Sequences help us break down the conflict and change that occurs in the entire story. As the protagonist pursues goals across multiple scenes involving multiple value shifts, they encounter more challenging forces of antagonism that create greater conflict. That increase of external conflict forces the protagonist to seek new information or skills. To say it another way, external conflict from the context and other characters (which we call AVATARS) increases the inner conflict that forces the protagonist to alter the way they approach the problem presented by the global INCITING INCIDENT

Recap of the key features of a Sequence

  • Each sequence is two to six scenes.
  • Sequences change the stakes or what the protagonist risks in subsequent crises. 
  • Multiple forces of antagonism create greater conflict externally and internally.
  • The protagonist gains new knowledge or skills that will help them better attune to the context and solve problems.
  • The Five Commandments of Storytelling enable us to dramatize the sequence-level change.

What are the benefits of using Sequences?

A sequence is a critical level of story that connects the scenes to the larger global movements. By understanding how avatars pursue their goals within and across sequences, we can craft compelling and believable change in our characters and story context. 

Example of a Sequence

Securing Provisions: Sequence 1 (scenes 4, 5, and 6) of Quadrant 2 of The Hobbit by J. R. R. Tolkien

In scene 4, the dwarves and Bilbo set out on their adventure. Soon they lose a large supply of food and must investigate a fire nearby. In scene 5, Bilbo encounters several trolls who fight, eat, and drink like savages. The trolls capture the dwarves and tie them up in sacks. Then in scene 6, Gandalf saves the day by tricking the trolls into staying outside until the dawn. We describe this sequence as “securing provisions.”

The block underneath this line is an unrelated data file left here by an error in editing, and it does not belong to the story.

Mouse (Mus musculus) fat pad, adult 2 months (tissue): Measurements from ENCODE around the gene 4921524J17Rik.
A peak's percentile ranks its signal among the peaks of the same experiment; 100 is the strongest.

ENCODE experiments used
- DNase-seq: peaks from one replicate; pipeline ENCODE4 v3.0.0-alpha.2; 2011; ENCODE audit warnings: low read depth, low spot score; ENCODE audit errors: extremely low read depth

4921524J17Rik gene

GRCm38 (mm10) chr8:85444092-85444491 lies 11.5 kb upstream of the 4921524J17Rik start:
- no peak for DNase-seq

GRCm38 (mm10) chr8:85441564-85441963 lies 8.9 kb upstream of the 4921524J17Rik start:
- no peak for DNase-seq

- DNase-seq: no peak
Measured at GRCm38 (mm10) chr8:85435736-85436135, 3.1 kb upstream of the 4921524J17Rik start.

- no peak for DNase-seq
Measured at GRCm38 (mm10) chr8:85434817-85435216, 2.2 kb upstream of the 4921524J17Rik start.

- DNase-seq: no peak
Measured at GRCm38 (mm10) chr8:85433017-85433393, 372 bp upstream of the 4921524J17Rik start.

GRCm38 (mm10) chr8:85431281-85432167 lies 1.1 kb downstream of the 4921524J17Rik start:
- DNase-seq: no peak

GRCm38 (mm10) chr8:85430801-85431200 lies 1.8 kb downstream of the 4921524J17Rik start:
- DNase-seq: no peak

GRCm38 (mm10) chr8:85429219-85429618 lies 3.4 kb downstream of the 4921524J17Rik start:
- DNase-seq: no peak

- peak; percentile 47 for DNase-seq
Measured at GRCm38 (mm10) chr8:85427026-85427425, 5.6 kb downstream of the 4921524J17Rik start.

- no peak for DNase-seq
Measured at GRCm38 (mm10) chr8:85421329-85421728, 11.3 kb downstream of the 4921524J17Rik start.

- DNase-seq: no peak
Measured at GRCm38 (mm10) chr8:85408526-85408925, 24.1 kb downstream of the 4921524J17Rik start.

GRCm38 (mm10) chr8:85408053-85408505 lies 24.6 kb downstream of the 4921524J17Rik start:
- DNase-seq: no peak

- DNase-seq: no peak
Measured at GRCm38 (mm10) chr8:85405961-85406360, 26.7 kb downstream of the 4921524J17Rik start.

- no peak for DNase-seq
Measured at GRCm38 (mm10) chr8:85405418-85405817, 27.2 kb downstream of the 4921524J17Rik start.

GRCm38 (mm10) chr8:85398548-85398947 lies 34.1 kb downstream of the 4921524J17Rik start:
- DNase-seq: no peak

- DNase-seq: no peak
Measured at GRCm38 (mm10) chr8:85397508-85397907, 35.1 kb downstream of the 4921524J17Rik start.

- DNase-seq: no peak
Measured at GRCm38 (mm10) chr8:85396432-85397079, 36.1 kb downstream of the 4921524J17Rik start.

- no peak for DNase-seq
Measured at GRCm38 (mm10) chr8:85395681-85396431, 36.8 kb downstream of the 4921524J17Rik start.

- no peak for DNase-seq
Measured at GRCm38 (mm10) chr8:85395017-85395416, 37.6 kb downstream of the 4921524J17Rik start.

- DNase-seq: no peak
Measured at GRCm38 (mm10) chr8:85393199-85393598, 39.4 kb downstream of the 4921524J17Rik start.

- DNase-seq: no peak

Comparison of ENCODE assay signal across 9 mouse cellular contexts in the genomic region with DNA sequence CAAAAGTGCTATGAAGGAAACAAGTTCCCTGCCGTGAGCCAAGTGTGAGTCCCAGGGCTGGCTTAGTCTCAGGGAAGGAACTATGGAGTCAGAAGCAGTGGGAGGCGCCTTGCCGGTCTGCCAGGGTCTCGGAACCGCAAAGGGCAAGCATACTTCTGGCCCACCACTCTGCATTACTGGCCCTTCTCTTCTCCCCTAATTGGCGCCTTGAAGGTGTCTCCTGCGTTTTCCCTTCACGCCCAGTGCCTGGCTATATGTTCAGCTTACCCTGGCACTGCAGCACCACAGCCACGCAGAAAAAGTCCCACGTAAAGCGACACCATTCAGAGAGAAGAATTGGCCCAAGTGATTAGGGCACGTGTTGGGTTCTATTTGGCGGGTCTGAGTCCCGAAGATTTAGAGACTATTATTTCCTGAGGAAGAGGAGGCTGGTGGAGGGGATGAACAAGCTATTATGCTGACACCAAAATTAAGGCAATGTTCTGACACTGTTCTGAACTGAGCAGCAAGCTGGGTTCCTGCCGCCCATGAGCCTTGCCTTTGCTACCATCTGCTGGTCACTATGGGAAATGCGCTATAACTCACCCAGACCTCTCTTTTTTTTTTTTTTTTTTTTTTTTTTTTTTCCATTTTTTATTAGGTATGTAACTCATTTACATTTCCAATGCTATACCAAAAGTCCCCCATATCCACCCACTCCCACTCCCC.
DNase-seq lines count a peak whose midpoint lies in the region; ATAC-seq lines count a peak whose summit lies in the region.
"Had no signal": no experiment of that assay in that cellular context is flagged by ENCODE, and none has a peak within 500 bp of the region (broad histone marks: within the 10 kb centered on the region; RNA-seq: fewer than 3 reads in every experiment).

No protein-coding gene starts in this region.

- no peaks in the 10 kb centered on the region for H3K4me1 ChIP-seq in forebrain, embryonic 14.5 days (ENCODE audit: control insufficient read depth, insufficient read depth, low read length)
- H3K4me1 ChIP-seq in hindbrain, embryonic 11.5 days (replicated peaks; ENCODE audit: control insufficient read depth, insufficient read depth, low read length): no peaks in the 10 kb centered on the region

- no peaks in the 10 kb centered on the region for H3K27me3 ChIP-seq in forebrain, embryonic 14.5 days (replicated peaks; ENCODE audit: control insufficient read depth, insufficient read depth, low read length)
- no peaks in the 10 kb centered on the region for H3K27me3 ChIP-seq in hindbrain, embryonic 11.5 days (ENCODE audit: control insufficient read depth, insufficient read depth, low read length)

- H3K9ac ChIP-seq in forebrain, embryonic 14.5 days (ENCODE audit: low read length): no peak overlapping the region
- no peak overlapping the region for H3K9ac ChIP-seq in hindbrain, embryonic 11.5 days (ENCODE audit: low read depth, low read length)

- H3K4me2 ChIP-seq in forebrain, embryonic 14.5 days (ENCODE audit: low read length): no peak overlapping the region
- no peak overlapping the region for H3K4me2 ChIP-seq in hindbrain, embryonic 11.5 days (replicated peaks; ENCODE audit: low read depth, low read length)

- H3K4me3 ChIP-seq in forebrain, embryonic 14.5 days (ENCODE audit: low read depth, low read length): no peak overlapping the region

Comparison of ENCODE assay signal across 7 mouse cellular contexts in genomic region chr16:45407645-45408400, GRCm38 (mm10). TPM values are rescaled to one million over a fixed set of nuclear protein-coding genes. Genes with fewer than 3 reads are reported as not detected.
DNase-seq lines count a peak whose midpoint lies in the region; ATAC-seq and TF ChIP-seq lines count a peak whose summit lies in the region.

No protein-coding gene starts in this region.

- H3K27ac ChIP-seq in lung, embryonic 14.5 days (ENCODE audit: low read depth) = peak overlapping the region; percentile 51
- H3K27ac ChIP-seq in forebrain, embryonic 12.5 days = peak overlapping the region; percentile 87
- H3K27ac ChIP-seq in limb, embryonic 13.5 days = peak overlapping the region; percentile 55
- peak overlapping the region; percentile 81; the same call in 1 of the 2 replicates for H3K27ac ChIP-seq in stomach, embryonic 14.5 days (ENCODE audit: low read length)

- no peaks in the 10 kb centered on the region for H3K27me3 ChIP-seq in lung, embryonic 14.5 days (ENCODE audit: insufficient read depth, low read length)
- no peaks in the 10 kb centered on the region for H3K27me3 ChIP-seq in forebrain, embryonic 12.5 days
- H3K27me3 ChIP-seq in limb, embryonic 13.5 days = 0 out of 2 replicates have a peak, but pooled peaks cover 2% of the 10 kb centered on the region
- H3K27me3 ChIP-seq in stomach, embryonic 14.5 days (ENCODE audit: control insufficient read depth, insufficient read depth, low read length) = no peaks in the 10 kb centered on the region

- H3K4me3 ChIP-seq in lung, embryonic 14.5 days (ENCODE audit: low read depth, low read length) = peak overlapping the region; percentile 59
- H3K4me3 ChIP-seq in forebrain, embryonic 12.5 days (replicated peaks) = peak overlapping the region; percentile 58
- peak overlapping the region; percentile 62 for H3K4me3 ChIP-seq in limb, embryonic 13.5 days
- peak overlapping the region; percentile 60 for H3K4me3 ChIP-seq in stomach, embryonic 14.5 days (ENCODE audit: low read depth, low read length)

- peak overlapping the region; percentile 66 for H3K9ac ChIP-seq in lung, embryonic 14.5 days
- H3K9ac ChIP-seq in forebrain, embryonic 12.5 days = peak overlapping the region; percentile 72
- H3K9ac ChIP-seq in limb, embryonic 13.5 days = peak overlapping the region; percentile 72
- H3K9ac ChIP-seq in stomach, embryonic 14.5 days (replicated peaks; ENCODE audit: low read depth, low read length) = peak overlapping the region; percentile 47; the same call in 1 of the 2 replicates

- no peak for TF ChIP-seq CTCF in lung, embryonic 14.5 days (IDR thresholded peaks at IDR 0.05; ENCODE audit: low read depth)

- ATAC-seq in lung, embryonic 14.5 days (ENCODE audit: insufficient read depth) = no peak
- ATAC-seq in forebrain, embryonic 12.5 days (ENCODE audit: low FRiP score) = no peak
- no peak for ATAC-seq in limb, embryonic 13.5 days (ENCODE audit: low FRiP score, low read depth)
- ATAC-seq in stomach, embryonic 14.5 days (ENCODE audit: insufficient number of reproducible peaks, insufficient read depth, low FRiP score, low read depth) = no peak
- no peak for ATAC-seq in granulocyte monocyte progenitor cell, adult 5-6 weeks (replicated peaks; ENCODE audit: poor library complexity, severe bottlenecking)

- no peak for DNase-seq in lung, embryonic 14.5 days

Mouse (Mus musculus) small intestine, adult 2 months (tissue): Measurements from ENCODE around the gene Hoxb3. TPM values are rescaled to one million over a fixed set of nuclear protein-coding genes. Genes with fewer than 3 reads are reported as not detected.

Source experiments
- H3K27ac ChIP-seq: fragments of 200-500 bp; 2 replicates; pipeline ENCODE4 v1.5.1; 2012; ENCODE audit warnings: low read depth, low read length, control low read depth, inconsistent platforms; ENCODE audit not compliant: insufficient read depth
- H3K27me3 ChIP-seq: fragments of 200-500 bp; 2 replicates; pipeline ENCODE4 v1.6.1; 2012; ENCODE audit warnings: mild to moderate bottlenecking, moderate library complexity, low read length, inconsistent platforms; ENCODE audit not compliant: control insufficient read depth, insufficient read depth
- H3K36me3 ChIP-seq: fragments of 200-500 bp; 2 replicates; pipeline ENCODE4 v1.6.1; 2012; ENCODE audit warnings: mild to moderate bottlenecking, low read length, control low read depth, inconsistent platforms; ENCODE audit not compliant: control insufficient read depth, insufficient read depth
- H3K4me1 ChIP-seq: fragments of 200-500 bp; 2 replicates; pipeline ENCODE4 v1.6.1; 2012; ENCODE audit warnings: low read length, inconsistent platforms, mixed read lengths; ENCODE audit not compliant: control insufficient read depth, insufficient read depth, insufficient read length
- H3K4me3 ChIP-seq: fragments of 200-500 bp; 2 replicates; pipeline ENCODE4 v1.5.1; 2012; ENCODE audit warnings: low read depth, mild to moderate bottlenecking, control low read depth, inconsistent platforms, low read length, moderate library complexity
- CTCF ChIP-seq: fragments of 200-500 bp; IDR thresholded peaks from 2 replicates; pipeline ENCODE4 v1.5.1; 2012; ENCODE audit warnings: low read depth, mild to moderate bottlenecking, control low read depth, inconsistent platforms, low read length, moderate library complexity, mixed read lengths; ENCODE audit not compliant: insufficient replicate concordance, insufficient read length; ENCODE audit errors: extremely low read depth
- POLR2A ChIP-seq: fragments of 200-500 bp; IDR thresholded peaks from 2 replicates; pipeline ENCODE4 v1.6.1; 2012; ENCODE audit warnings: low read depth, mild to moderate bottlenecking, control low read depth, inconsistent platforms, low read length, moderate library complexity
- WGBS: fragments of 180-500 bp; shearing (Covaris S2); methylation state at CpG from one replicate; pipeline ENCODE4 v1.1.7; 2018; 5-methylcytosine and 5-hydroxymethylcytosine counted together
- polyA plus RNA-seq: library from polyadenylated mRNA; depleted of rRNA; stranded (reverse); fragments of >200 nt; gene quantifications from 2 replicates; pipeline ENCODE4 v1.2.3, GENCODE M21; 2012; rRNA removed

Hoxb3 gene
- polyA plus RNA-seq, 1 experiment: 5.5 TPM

Five Commandments of the Sequence

  1. Inciting Incident (Coincidental): Bilbo and the dwarves lose a large supply of food.
  2. Turning Point Progressive Complication (Active): The trolls capture the dwarves.
  3. Crisis (Irreconcilable Goods Choice): When the trolls capture Thorin, should Bilbo risk his safety to rescue him or stay safely out of the way?
  4. Climax: Bilbo fights the trolls.
  5. Resolution: Gandalf returns and confuses the trolls so they stay outside until dawn, which turns them to stone.

Stakes Change 

After the dwarves are captured, Bilbo learns how to gain freedom by fighting, despite knowing he might not be strong enough to save the dwarves. He also observes Gandalf’s actions in saving the group and will use this when he must save the dwarves from the spiders later in the story.

Value Shifts within Each Scene

Scene 4: Safe to Threatened

Scene 5: Free to Captured

Scene 6: Captured to Free

How can this benefit your writing today?

Make a list of the sequences you need in your story. 

  1. Think about the global movement of your story from beginning to end, or from inciting incident to resolution. 
  2. Create a list of 8 to 12 potential sequences by identifying one of the following:
    1. Irreversible shifts in the stakes, 
    2. Subsets of the global problem, or 
    3. Subsets of the global solution (knowledge and skills the protagonist will need to attain). 
  3. For one of those sequences, sketch out two to six scenes (in a phrase or short sentence) that could show cause the irreversible shift.
  4. Apply the Five Commandments of Storytelling to build out the sequence to show the change in stakes. 

Additional Sequence Resources